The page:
Winnipeg Free Press - PRINT EDITION

Photo-radar support on decline

But police chief says technology in city for good

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JOE BRYKSA/WINNIPEG FREE PRESS Loccal-(See Joe's story)- Commissonaire does photo radar in construction zone on Lagimodiere Blvd Wednesday afternoon- MAy 28, 2008

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JOE BRYKSA/WINNIPEG FREE PRESS Loccal-(See Joe's story)- Commissonaire does photo radar in construction zone on Lagimodiere Blvd Wednesday afternoon- MAy 28, 2008

The Winnipeg Police Service won't carry out a media campaign to convince Winnipeggers of the benefits of photo-radar and red-light cameras.

Police chief Devon Clunis and Coun. Scott Fielding, chairman of the Winnipeg Police Board, said they wouldn't support the initiative proposed by a WPS research analyst.

"I'm opposed to spending public dollars to brainwash people on the potential benefits of photo radar," Fielding (St. James-Brooklands) said of the idea presented to the police board Friday, along with the results of a WPS-commissioned survey that found Winnipeggers' support for the technology is waning.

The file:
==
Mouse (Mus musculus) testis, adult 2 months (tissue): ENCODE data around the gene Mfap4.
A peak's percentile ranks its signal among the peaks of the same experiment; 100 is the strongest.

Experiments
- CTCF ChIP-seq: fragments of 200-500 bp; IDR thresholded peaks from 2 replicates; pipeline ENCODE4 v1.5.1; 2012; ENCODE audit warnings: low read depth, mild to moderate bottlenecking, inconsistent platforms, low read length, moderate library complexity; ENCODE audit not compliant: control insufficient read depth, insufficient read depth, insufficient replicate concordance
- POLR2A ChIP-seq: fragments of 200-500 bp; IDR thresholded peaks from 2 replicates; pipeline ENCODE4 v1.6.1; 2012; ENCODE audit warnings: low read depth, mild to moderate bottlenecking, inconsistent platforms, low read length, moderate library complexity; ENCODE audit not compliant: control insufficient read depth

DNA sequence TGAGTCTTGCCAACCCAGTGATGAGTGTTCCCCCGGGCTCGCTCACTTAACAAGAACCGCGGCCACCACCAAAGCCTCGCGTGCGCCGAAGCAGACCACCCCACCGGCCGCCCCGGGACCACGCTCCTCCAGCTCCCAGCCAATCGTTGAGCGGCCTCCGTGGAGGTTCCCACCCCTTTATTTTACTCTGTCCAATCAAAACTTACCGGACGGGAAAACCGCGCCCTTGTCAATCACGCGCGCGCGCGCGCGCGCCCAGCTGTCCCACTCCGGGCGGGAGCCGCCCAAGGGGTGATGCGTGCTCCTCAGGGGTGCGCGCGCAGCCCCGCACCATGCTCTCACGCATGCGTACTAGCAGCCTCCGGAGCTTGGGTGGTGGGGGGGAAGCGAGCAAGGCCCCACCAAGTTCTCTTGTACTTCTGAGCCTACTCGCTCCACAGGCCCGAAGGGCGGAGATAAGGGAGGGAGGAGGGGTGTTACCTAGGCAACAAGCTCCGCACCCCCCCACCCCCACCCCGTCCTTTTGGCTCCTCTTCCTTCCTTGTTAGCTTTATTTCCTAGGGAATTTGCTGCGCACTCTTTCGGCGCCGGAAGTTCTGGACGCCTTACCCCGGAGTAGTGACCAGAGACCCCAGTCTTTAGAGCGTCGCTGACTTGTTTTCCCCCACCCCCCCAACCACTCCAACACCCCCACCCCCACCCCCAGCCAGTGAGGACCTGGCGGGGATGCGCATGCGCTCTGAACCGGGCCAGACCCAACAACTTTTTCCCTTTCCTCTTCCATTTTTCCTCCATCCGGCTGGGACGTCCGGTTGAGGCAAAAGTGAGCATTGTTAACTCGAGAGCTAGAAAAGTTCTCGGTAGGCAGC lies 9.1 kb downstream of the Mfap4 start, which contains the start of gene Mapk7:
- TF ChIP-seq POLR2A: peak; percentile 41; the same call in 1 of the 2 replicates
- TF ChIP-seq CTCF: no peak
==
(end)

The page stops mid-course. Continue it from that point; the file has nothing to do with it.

Clunis said it doesn't matter to him whether public support is slipping, adding he's satisfied it deters speeders.

The technology is here to stay, Clunis said, adding he hopes people will adjust their attitudes toward the technology as he hopes they will adjust their driving habits.

"It's the right thing to do right now," Clunis said. "Simply because support is declining, doesn't mean we pull it."

Declining support for photo radar and mobile cameras was one of the findings included in the survey conducted earlier this year.

Jeff Wyman, a WPS research analyst, said the survey found 80 per cent of respondents approve of the use of red-light photo radar and 75 per cent strongly or moderately approve of mobile photo-radar vehicles.

Wyman said approval of both technologies declined from 2007, which he attributed to public backlash and a high-profile media campaign attacking the appropriateness and accuracy of the technology.

Wyman said the city and WPS should consider a media campaign of their own to tout the benefits of the technology.

The WPS telephone survey has been conducted every two or three years, using a professional polling firm, Wyman said.

Wyman said the survey shows more Winnipeggers are satisfied with the WPS and more people believe they are safer in their own neighbourhood than they were last year.

Dimark Research of Winnipeg conducted a random telephone survey from March 11 to 14 of 618 adults.

Respondents were asked about their involvement with, and opinion of, the WPS.

Most questions remained unchanged over six surveys conducted in the past 10 years.

The WPS imposed certain criteria on the survey process, including that 18 per cent of respondents had to come from the North End; 10 per cent from the downtown area; and 52 per cent had to be women.

aldo.santin@freepress.mb.ca

Republished from the Winnipeg Free Press print edition December 7, 2013 B2

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